No fewer than 3, 000 students of the Government Secondary School, GSS, Kuje in Abuja, were on Tuesday empowered through a sensitization programme by the African Economic Merit Awards, AEMA, a Non-government organization committed to empowering people at grassroots level with Educational, Agricultural Health and Technology initiative programs, among several others.
The empowerment programme, held in in the school premises focused on three key areas including “Mentorship, Overcoming Peer Pressure and Importance of Secondary School Education”.
McEva Temofe, President of AEMA, who took the students through the Mentorship class, exposed the scholars to the benefits and rudiments of having a good mentor.
In this session, the beneficiaries of the tuition were given opportunity to
pencil down their names and names of personalities admire refer to as their mentors.
In his assessment of the programme, Temofe, who also is a Principal Consultant to AEMA, described the outcome of the gathering as a huge success.
“We have impacted lives. More fulfilling is that we were able to meet the needs of physically challenged students”, Temofe added.
Kayode Oluwatuyi the Legal Adviser of AEMA who handled the programme’s session on “Importance of Secondary School Education” noted that AEMA highlights the importance of secondary school which is an intermediary between Primary and Tertiary Institution.
He said members of the group shared their life experiences with the students and how they overcame the huddles of youthful age.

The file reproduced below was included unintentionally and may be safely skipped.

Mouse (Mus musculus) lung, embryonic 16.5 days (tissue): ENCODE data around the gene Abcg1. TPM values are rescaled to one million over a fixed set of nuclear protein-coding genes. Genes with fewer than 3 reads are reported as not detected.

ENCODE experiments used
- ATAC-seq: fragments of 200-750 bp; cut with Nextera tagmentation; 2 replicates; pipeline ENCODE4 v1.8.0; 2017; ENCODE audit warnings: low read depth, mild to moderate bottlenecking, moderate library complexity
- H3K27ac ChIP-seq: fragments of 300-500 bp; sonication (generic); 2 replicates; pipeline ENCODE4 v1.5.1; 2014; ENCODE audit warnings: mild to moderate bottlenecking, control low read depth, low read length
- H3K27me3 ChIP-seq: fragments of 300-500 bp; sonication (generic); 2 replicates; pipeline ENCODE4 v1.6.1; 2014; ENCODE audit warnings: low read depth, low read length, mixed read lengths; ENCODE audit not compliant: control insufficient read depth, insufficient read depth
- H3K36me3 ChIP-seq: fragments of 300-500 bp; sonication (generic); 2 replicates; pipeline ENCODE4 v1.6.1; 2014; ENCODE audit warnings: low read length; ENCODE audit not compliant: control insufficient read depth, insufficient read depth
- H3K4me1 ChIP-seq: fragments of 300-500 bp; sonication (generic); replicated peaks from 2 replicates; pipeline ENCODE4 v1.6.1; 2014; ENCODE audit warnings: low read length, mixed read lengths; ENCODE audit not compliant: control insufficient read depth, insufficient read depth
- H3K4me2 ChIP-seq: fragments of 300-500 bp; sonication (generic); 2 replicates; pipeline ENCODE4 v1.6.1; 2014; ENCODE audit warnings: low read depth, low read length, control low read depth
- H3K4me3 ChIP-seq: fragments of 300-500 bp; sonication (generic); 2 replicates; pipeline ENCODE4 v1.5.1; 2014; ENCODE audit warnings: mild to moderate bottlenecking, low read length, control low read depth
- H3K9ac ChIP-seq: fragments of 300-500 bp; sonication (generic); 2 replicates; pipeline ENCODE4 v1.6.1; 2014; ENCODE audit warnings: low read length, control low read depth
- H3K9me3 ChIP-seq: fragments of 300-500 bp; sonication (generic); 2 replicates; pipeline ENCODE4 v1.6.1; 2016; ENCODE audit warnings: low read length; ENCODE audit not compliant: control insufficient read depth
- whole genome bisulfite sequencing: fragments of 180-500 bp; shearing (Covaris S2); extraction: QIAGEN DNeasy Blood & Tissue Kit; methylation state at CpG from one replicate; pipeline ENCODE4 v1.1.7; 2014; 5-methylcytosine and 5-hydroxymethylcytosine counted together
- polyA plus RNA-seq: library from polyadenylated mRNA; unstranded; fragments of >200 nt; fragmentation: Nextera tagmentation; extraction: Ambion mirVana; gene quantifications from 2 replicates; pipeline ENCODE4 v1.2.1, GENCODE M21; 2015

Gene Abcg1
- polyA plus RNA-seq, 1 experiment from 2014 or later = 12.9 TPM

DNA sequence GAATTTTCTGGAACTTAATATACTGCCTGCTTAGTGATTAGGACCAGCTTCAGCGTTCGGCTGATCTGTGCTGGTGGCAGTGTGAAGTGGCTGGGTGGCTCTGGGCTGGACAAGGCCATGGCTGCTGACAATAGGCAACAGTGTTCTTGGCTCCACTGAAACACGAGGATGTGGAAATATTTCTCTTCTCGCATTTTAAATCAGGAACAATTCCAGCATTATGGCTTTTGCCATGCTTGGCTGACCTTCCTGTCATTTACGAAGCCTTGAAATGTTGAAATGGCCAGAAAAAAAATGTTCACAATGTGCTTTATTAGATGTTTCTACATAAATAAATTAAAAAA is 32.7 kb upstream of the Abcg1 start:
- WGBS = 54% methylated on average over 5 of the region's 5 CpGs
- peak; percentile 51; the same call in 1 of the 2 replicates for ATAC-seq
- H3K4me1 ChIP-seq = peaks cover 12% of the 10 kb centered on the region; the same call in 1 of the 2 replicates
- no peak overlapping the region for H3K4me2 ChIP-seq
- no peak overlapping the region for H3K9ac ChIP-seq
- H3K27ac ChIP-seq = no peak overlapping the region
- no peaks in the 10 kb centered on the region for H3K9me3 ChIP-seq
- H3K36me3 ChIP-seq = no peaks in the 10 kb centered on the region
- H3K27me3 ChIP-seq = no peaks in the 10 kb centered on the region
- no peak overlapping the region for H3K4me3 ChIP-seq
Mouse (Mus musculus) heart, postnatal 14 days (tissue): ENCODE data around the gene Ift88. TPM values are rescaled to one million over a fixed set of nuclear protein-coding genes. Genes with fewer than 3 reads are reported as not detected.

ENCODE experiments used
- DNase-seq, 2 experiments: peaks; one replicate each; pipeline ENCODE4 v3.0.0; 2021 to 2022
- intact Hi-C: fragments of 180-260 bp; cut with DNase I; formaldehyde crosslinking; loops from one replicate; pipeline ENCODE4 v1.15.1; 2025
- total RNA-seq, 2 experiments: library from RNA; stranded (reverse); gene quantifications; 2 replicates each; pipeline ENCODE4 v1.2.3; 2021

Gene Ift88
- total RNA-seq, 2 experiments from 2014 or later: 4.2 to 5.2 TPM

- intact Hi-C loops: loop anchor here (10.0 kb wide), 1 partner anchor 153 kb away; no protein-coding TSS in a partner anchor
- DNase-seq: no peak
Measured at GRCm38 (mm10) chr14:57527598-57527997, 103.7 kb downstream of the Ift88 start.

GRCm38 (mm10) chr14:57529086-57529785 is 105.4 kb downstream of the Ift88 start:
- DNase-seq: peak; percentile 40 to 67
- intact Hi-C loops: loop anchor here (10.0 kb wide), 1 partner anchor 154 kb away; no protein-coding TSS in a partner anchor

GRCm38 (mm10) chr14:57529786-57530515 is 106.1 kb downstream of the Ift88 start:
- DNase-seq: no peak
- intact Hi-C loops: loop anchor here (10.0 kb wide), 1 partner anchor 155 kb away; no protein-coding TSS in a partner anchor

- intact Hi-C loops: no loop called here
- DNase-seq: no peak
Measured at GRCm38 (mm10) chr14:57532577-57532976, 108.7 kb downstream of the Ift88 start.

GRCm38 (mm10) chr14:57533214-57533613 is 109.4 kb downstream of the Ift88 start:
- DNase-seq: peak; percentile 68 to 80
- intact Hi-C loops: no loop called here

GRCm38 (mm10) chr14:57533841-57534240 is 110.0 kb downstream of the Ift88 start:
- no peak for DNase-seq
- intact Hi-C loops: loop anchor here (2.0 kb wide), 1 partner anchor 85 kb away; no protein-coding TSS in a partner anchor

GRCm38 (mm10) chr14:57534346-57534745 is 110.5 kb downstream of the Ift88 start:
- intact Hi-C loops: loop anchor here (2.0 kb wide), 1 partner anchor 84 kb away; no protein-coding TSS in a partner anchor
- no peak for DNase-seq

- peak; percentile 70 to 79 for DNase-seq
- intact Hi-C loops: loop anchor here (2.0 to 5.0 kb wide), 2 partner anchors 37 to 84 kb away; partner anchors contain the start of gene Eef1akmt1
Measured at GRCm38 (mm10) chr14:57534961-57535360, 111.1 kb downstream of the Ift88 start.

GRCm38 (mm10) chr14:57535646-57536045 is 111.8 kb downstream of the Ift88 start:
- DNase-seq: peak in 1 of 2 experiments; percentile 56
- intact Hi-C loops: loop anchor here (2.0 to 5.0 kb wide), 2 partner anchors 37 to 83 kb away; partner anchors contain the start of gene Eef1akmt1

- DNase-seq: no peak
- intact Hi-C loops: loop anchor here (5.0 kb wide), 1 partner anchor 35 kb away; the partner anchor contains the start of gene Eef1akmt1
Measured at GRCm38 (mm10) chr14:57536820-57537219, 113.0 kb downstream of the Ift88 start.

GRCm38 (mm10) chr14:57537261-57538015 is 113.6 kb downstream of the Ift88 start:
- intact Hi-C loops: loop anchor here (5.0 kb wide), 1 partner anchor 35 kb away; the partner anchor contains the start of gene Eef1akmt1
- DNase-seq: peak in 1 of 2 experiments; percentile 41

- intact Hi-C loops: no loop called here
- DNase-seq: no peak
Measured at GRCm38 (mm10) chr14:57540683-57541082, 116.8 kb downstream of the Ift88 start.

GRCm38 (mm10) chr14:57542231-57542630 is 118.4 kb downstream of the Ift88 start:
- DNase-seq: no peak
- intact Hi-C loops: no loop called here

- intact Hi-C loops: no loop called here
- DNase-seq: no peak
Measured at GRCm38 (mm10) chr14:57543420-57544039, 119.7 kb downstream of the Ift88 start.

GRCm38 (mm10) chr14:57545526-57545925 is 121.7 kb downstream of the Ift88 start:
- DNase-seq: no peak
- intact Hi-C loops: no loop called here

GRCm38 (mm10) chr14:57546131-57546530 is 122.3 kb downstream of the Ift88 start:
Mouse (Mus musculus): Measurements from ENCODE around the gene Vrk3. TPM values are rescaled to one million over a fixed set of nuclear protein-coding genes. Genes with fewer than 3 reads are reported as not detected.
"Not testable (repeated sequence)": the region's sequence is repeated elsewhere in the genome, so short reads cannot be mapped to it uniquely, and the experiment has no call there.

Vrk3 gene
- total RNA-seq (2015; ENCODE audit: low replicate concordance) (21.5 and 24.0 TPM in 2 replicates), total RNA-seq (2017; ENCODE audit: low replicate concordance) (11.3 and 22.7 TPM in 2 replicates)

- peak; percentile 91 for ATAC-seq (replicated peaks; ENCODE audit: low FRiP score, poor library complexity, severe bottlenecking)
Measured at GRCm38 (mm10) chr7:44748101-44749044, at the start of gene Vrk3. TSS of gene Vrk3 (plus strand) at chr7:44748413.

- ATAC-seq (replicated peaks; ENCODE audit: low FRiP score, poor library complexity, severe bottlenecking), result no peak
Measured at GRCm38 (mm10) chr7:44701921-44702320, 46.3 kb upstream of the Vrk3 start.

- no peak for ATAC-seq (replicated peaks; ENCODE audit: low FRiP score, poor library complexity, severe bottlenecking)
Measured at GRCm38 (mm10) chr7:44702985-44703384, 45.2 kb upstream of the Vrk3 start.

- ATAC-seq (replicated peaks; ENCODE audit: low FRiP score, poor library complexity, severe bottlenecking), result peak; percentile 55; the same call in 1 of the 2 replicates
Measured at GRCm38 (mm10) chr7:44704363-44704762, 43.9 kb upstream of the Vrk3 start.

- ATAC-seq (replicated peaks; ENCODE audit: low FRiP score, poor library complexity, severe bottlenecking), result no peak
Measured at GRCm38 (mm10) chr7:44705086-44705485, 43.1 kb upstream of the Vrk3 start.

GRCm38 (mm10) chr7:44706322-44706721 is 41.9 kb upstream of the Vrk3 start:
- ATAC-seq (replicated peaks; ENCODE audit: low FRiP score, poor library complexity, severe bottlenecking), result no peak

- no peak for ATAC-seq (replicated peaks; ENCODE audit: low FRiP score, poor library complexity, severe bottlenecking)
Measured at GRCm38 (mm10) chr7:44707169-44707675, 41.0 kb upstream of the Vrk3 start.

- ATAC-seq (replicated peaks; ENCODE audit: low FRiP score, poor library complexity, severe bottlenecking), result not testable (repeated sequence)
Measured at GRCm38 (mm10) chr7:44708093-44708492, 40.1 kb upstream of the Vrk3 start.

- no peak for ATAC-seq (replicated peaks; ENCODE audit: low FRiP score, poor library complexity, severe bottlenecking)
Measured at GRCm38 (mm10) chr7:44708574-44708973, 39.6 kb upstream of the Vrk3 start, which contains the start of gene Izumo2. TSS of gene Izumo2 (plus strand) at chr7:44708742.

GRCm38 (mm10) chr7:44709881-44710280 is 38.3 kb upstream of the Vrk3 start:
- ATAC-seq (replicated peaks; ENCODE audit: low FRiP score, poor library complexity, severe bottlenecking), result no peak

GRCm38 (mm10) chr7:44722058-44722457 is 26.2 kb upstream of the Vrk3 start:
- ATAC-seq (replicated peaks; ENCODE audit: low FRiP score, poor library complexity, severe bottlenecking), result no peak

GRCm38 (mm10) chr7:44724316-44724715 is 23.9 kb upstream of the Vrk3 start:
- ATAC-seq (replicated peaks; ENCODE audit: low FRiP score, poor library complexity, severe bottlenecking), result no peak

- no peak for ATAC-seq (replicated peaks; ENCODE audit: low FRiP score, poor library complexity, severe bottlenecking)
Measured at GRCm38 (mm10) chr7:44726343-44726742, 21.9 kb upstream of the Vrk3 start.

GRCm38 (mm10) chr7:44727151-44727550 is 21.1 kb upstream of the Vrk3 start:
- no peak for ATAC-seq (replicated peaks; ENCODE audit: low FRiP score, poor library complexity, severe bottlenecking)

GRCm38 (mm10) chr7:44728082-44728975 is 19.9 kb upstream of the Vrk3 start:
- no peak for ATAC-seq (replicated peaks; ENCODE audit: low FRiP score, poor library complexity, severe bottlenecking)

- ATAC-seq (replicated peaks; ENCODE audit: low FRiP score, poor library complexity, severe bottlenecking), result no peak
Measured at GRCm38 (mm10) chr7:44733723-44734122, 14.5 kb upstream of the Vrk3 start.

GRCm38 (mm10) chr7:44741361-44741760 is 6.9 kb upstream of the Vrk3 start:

“We taught the student some entrepreneurial skills which they can engage on their private time, we listened to some of their challenges, provided answers to their questions and data’s
of the students were captured on areas where we can partner with them beyond classroom” Oluwatoyi said.
Odo Jude, an SS3 beneficiary student and Head Boy of the school, expressed gratitude to AEMA, noting that the programmed was an eye owner to himself and his colleagues for being taught the need for good mentorship, how to overcome peer pressures, among several others issues.
“I wish the programme continues tomorrow the students are happy and they have learnt a lot”, he said.
In her own comment, Aliyu Fatima, the school’s Head Girl, expressed delight that the initiative has improve her life and the lives of her colleagues in the school.
Fatima however urged the need for similar programmes to be held regularly in the school, as continuity could serve as a reminder.
The Vice Principal of the school who represented the principal, Mohammed Useni, also expressed satisfaction, saying, “I am impressed by this initiative. I
was not expecting something like this. I taught it was just about talking to the students, but it went beyond that.
“In fact, some of the student’s troop into my office expressing joy over what they have learnt. It was really a great experience.”
The VP, however, used the medium to call on concerned Nigerians in the society to support the programme to assist children in schools, most especially the less privilege.
At the end of the sensitization workshop, AEMA presented exercise books and pens to students who performed excellently in the questions and answers segment, while light refreshment was made available to the thousands of students.
The AEMA Project, which is just three month old, covers 17 countries in African, including Cameroon, Kenya, Ghana, South-Africa, Benin Republic, and Gambia, among others.